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Law is broadly separated into two branches, civil law and criminal law. Civil law is concerned with non-criminal law, including property, family, wills, contracts and torts, whereas criminal law covers crime related law. A portion of law graduates won’t necessarily wish to become lawyers when they have graduated, but are fascinated by the legal system and everything that it entails. Also, many graduates complete their degree in another subject and then choose to take a law conversion course, known as the Graduate Diploma in Law (GDL) enabling them to practice law thereafter and become a solicitor or barrister.

Furthermore, students can gain a Bachelor’s of Laws (LLB) degree where students typically spend the entirety of their time studying the law, or a Bachelor’s of Arts and Bachelors of Science degree (BA, BSc) where candidates tend to explore other areas and modules outside of law during the programme.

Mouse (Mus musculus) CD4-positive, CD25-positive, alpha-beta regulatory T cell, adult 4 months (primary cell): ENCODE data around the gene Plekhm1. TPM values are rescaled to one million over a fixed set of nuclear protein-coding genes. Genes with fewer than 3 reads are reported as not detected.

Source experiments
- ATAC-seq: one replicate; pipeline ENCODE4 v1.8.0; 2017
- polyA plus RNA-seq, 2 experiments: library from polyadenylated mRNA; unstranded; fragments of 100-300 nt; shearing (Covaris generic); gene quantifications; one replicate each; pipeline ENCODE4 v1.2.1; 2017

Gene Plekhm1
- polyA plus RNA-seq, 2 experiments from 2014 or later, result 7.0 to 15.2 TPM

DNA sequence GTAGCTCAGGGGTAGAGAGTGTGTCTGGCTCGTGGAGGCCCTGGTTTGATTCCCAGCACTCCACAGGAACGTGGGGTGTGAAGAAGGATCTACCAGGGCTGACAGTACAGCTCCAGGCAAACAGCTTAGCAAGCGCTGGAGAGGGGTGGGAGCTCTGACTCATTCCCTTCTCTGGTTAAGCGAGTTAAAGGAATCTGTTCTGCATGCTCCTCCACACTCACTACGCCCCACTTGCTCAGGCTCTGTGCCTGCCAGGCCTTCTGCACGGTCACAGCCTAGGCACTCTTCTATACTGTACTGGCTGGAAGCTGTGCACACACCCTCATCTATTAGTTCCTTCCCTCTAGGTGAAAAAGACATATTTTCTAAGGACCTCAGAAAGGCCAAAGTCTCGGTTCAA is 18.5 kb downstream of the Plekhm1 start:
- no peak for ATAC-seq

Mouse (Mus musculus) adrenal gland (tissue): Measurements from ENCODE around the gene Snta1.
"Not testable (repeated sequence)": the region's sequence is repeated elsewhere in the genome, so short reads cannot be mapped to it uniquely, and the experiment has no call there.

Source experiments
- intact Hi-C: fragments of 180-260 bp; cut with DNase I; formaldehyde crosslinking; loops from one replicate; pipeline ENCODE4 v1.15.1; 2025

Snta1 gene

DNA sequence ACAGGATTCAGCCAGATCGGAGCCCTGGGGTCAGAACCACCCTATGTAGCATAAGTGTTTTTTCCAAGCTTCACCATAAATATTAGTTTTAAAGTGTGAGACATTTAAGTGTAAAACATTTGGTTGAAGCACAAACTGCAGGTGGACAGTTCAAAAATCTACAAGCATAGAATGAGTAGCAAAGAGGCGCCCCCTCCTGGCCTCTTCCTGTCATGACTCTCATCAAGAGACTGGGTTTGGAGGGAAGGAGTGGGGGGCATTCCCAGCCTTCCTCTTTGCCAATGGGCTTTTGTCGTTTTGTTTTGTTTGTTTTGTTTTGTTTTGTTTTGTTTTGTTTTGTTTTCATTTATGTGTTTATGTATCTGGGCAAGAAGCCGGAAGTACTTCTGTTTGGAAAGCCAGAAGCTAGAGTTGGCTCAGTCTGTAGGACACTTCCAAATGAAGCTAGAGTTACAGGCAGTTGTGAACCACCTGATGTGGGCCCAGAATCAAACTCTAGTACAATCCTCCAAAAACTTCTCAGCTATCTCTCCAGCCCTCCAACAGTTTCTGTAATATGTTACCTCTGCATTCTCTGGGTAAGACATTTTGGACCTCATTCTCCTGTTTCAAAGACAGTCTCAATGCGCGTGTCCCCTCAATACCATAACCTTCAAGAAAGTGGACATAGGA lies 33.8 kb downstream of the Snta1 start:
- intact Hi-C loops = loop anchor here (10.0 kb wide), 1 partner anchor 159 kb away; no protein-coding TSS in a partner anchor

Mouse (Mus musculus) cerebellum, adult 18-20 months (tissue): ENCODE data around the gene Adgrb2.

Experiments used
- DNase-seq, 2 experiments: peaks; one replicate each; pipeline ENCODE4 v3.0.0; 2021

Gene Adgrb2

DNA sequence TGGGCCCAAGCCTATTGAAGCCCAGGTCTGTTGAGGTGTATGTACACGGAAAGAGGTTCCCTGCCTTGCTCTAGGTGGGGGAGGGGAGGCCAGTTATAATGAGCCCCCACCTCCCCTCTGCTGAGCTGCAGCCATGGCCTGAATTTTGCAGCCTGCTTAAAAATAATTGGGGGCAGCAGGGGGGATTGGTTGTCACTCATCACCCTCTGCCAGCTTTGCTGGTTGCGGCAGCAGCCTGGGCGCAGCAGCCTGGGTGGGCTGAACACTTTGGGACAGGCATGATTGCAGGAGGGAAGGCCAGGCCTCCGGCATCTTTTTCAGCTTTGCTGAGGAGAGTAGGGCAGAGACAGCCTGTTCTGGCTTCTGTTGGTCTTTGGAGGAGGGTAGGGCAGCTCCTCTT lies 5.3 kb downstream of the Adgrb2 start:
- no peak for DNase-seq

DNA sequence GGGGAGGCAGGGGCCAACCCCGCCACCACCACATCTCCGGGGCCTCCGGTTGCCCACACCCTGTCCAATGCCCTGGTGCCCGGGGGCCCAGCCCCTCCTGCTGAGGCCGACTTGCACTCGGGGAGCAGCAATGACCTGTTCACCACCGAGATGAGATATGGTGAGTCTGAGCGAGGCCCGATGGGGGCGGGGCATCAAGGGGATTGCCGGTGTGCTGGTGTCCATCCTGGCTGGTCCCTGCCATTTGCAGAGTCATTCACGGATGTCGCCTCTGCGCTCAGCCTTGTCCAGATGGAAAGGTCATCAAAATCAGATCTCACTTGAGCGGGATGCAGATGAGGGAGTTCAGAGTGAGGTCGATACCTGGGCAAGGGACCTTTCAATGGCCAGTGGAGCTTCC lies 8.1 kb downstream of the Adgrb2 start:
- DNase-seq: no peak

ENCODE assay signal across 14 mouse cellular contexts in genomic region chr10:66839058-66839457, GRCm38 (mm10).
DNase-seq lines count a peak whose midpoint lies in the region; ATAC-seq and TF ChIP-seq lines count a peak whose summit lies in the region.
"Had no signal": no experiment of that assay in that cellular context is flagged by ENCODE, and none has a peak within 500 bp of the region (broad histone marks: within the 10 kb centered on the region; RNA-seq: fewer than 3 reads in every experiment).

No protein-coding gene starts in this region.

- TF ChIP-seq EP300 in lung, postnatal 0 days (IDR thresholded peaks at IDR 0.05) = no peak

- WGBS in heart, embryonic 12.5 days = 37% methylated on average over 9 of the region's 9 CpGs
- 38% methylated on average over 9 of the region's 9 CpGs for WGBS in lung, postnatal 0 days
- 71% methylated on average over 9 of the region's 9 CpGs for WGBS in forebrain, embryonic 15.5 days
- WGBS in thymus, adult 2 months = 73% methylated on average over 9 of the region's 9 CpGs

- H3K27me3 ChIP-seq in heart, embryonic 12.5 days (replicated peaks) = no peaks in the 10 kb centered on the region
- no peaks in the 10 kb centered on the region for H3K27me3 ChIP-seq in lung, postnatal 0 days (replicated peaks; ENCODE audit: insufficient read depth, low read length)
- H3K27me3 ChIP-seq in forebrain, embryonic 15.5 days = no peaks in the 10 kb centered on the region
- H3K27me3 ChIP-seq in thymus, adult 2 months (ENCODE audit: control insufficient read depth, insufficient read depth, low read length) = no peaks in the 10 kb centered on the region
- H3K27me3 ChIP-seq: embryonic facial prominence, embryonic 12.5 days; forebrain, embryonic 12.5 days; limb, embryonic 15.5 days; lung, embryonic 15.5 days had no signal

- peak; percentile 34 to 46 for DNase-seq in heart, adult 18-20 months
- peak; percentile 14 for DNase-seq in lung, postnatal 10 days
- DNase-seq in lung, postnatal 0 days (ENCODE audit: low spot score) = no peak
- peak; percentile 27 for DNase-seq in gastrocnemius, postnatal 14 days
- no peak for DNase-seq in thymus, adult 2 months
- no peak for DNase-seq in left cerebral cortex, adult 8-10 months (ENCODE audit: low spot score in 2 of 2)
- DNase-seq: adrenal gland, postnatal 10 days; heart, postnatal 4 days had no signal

What A Levels do I need?

Prospective candidates wishing to enrol onto a Law degree course at university do not necessarily have to hold a law A-level, and it isn’t seen as an advantage or a disadvantage either. Universities prefer students to have a range of strong grades – especially in subjects that include analytical and communication skills, such as history or English literature.

Students are advised to check with their universities UCAS requirements and their top choices for degree courses before applying to ensure they understand what they need to obtain to receive an offer successfully. You can also see our Law personal statement examples; these will help you to gain an insight into what you need for your personal statement – (Learn more – Our personal statement editor helps students complete their statements to a high quality.

What are my study options?